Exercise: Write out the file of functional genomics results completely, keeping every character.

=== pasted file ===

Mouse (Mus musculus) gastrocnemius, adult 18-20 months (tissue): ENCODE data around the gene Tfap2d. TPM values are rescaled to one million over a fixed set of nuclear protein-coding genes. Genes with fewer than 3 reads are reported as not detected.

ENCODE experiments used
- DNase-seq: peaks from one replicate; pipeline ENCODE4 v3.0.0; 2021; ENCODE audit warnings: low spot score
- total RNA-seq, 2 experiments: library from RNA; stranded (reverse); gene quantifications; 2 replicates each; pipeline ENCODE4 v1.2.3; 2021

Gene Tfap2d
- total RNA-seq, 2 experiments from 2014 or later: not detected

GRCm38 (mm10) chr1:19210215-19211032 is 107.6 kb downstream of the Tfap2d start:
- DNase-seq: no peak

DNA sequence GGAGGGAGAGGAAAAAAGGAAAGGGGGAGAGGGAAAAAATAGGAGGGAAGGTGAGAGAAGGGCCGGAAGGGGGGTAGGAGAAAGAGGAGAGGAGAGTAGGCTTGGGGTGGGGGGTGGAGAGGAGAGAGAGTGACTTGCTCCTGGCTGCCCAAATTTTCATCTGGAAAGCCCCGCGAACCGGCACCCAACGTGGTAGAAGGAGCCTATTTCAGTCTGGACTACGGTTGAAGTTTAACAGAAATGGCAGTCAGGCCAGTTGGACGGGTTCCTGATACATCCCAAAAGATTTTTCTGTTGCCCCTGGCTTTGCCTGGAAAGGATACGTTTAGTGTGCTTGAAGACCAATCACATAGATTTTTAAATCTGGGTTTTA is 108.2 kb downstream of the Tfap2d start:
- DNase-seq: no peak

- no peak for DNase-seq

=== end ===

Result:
Mouse (Mus musculus) gastrocnemius, adult 18-20 months (tissue): ENCODE data around the gene Tfap2d. TPM values are rescaled to one million over a fixed set of nuclear protein-coding genes. Genes with fewer than 3 reads are reported as not detected.

ENCODE experiments used
- DNase-seq: peaks from one replicate; pipeline ENCODE4 v3.0.0; 2021; ENCODE audit warnings: low spot score
- total RNA-seq, 2 experiments: library from RNA; stranded (reverse); gene quantifications; 2 replicates each; pipeline ENCODE4 v1.2.3; 2021

Gene Tfap2d
- total RNA-seq, 2 experiments from 2014 or later: not detected

GRCm38 (mm10) chr1:19210215-19211032 is 107.6 kb downstream of the Tfap2d start:
- DNase-seq: no peak

DNA sequence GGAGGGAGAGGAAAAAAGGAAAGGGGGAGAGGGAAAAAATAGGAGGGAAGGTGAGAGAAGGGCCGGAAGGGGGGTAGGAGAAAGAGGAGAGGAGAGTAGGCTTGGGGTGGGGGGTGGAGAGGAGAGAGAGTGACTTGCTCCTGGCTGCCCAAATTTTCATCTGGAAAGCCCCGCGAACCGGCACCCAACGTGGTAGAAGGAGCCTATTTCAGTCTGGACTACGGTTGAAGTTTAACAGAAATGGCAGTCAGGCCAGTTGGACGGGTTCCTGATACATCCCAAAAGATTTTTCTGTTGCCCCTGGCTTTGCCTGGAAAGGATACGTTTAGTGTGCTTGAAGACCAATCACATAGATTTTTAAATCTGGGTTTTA is 108.2 kb downstream of the Tfap2d start:
- DNase-seq: no peak

- no peak for DNase-seq